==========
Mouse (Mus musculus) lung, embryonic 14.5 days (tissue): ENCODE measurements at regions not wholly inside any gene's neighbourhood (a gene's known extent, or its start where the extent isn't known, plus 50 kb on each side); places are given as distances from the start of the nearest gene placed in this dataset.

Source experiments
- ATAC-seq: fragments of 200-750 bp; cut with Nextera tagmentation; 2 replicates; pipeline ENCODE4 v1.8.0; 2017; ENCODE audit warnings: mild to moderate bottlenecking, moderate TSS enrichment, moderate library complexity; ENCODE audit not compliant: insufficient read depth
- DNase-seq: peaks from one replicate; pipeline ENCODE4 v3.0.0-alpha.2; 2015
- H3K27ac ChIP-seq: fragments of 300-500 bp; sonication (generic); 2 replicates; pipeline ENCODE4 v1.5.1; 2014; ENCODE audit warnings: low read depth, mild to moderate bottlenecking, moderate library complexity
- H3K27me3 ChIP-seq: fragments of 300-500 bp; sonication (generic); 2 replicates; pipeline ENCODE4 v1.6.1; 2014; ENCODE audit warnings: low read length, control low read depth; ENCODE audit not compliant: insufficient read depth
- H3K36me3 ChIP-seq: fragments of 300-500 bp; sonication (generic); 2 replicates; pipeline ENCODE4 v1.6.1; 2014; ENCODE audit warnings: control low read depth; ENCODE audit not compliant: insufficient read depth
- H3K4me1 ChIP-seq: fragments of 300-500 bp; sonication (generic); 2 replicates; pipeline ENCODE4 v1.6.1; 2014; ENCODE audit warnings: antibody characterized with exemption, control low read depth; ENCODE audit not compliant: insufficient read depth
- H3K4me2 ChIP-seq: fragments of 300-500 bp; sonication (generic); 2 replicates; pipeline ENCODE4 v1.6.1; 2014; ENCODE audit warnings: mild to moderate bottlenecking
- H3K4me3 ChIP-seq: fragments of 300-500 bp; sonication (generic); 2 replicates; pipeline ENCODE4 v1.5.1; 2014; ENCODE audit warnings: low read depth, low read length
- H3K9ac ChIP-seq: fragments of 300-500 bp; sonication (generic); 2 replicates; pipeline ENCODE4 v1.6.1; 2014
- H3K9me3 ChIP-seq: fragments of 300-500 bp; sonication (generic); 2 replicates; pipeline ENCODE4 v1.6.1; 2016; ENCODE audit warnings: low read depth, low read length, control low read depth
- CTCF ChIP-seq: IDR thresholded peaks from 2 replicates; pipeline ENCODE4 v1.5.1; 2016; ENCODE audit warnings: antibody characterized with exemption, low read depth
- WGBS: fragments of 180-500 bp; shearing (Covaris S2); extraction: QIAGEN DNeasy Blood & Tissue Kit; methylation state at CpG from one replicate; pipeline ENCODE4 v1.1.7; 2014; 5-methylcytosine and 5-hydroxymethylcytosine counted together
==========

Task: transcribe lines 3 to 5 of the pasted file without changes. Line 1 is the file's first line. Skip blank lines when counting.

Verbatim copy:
- ATAC-seq: fragments of 200-750 bp; cut with Nextera tagmentation; 2 replicates; pipeline ENCODE4 v1.8.0; 2017; ENCODE audit warnings: mild to moderate bottlenecking, moderate TSS enrichment, moderate library complexity; ENCODE audit not compliant: insufficient read depth
- DNase-seq: peaks from one replicate; pipeline ENCODE4 v3.0.0-alpha.2; 2015
- H3K27ac ChIP-seq: fragments of 300-500 bp; sonication (generic); 2 replicates; pipeline ENCODE4 v1.5.1; 2014; ENCODE audit warnings: low read depth, mild to moderate bottlenecking, moderate library complexity